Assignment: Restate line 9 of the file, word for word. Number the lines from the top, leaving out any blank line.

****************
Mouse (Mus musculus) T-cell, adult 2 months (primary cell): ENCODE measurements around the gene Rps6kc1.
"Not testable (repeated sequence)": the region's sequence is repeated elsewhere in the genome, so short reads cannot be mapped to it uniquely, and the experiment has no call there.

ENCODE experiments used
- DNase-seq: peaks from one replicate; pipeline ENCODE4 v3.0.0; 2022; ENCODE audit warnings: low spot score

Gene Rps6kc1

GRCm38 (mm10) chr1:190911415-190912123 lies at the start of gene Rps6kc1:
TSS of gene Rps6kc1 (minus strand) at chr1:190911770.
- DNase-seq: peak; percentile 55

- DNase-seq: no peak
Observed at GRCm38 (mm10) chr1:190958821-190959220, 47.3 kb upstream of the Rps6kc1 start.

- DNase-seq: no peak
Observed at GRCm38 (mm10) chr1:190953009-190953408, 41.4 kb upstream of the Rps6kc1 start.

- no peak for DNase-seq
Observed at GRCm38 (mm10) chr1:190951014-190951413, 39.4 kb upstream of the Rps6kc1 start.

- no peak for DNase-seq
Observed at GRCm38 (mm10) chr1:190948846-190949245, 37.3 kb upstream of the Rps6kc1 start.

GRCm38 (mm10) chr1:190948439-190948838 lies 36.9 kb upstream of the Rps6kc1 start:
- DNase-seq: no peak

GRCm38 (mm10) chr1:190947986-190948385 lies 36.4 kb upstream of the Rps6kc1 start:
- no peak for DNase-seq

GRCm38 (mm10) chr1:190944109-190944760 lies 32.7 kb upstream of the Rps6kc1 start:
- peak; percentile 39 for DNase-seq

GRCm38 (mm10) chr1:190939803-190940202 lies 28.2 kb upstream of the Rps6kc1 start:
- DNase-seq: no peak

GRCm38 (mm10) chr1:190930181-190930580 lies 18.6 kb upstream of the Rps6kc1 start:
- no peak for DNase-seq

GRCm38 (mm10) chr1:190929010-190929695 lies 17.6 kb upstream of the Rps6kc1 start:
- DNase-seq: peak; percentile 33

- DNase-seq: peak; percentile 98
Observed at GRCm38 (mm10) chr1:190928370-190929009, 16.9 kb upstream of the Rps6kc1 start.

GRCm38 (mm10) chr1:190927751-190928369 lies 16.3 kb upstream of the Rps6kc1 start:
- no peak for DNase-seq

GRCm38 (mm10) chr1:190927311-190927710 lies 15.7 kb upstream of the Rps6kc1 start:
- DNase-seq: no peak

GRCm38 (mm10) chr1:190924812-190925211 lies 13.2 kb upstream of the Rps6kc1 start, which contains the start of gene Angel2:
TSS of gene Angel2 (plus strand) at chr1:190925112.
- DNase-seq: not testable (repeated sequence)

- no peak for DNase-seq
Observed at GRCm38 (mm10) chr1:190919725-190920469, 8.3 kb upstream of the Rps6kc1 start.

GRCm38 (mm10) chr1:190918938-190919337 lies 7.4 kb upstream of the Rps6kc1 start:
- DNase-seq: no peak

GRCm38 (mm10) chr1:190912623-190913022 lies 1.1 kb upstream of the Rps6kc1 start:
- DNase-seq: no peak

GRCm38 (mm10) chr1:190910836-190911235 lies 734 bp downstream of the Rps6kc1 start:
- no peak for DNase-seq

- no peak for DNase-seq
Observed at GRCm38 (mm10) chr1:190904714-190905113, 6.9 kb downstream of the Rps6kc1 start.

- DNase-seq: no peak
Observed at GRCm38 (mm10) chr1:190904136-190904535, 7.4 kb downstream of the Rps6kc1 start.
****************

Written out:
- DNase-seq: no peak